Sepia Saturday provides an opportunity for genealogy bloggers to share their family history through photographs.
I was pulled in several directions by today’s prompt, but finally decided to go with the appearance of the room. It looks like it is a place of business, so I’m going with a family business with chairs lining the wall and a clock on the back wall.
You may remember the man on the left from last week’s Sepia Saturday post.
Joe Loverde (L) and Johnny Trippodo (R?)
Yes, that’s my husband’s grandfather, Joe Loverde, on the left. I asked my husband to tell me everything he could remember about his grandfather’s barber shop. Then I called my mother-in-law for her input. I’ll do my best to share their memories.
The Medical Tower Barber Shop was located on the ground floor of the Medical Tower Building, a high-rise of medical offices on Main Street in Houston, TX. near the Texas Medical Center.
Joe Loverde and Johnny Trippodo were co-owners of the Medical Tower Barber Shop, which opened around 1950-51. Johnny must be the other man in the picture. My MIL thought Johnny looked like Nelson Eddy. What do you think?
Before they opened this shop together, both had worked at other barber shops. Joe had been a barber at the Joe Chestnut Barber Shop in the Shell Oil Building, where most of his customers worked for Shell Oil. Johnny had been a barber at the famous Shamrock Hotel. When they opened their shop, both had customers who followed them.
The barber chairs were aqua and beige. The little white things at the top of the chairs are rolls of paper. Each time a new customer took a seat, there was fresh, clean paper for resting one’s head. Husband liked to play on the barber chairs – they went up and down and spun around. His grandpa would fuss at him to stop playing on the chairs. The sinks were aqua too.
Angela Parlati Loverde
Joe’s wife, Angela, also worked at the barber shop. She sat at the front and worked as the cashier.
Juanita was the manicurist. She had a little cart and would pull up beside the customers getting a hair cut to give them a manicure. That little table on the left is Juanita’s table (but maybe not the one with wheels).
James shined shoes in the back of the barber shop. He called Grandfather “Mr. Joe.” James worked at the barber shop for many years and Joe often took him to Galveston to fish on their days off.
Quite a few Italians and a few notable Houstonians came to Joe for their barbering. One was Joe Lucia, Sr., owner of Rudi’s Restaurant. Another was Frank Meyer, whose family developed Meyerland – he would come to the barber shop every day to have Joe give him a shave. If Joe had a customer who was in the hospital, he would go to the hospital to give them a haircut or a shave. MIL remembers that he would massage his customers’ heads – no wonder he had a loyal clientele.
At some point in time, Joe and Johnny had a parting of the ways and Johnny opened up a shop a couple of blocks away. Joe’s brother, Roy, joined him as the second barber.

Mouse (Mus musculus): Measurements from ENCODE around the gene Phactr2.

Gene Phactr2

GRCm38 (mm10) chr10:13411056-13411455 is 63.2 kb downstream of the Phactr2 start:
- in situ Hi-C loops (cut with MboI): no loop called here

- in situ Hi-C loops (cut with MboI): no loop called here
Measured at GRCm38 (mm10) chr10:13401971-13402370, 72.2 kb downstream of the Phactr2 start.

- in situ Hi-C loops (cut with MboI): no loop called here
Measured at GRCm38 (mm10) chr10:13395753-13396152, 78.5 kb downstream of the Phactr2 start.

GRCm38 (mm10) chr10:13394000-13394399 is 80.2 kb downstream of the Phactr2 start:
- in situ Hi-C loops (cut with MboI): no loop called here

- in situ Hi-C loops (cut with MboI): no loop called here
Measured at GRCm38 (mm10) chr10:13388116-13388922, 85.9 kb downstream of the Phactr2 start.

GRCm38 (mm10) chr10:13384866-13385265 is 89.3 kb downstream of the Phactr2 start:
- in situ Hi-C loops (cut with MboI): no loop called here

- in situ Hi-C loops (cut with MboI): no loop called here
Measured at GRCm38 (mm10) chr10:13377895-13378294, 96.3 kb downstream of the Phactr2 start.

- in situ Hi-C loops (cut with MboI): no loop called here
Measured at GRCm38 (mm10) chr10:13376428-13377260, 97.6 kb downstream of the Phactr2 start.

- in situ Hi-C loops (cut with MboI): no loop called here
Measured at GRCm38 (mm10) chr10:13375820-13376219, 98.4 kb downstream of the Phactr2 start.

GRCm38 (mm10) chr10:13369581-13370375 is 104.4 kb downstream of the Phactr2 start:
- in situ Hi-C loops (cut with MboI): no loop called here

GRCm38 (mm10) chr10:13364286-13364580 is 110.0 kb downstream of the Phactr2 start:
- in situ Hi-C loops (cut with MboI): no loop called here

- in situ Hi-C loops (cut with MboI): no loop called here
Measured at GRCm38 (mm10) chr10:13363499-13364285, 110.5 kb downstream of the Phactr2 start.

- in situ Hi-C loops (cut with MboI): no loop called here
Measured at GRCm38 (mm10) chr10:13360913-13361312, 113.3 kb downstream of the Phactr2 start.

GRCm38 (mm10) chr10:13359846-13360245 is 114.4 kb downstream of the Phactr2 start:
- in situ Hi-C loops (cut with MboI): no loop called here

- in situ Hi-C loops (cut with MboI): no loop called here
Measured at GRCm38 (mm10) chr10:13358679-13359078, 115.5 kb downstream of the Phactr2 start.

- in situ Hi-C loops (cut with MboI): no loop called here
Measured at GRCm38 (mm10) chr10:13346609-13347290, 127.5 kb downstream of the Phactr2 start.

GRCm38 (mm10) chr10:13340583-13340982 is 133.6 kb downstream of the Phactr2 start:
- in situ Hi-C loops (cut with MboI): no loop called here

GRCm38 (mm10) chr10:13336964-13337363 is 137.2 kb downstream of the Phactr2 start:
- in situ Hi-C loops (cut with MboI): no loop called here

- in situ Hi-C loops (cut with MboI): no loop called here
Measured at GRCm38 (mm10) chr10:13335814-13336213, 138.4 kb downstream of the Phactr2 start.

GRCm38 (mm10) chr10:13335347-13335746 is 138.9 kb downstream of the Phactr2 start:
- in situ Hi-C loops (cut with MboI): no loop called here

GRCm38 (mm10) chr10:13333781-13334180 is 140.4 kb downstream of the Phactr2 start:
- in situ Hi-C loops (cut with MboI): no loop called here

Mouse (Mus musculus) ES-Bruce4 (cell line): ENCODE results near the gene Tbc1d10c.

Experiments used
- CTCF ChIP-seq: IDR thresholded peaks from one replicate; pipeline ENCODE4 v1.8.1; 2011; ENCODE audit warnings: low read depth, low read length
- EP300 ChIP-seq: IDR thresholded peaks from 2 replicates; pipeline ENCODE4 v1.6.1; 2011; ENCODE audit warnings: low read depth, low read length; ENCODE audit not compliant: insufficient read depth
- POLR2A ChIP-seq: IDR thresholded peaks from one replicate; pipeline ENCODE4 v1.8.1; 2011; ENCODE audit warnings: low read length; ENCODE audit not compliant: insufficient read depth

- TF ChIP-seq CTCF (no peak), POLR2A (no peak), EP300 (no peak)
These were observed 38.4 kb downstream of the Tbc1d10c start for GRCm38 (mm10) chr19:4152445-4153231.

The barber shop also served as a kind of babysitting service when husband’s mom had things to do. Besides hanging around the barbershop, husband would often go to the pharmacy in the building. They had a coffee shop in the pharmacy that his grandmother Angela frequented for a cup of coffee and a cigarette. Husband liked to go there for the comic books. Next door to the Medical Tower Building was Bill Williams’ Restaurant. In this picture, you can see the Medical Tower Building in the background. Inside the restaurant, husband liked to play the fortune teller machine.
Joe was also the family barber. Here is my husband getting a haircut in the kitchen of his grandparents’ and great-grandmother’s house (they always lived together). Kitchen haircuts were the norm for husband and his brother when they were little. Joe cut everybody’s hair… sons-in-law, grandsons, nephews, grandnephews. When relatives from out of town came for a visit, Joe cut their hair too.
Husband says that the burr – or is it butch? – haircut his grandpa gave him came in handy during the years he was in Catholic elementary school because the nuns couldn’t get hold of enough hair to pull it. (He felt sorry for the girl with the long braids who sat in front of him.) Getting a haircut from Grandpa hit a snag, however, when husband was in high school. It was the late 60s-early 70s and longer hair was in style. Joe didn’t do long hair; he cut hair the way he liked it. After getting a couple of haircuts that husband and his brother thought were too short, they refused to let their Grandfather cut their hair again.
I don’t know exactly when Joe closed his barber shop, but the change in men’s hairstyles may have played a part in his decision to close. He didn’t retire, though. Joe worked part-time at another barbershop at Greenbriar and Holcomb until his late 70s, when he was diagnosed with prostate cancer.
I have shared other “chair memories” in previous posts. It all started with The Gold Recliner and continued here, here, and here. I’d been wanting to write a chair memory about my husband getting his hair cut and today I had the perfect opportunity!
And take a look to see what others did with today’s Sepia Saturday prompt.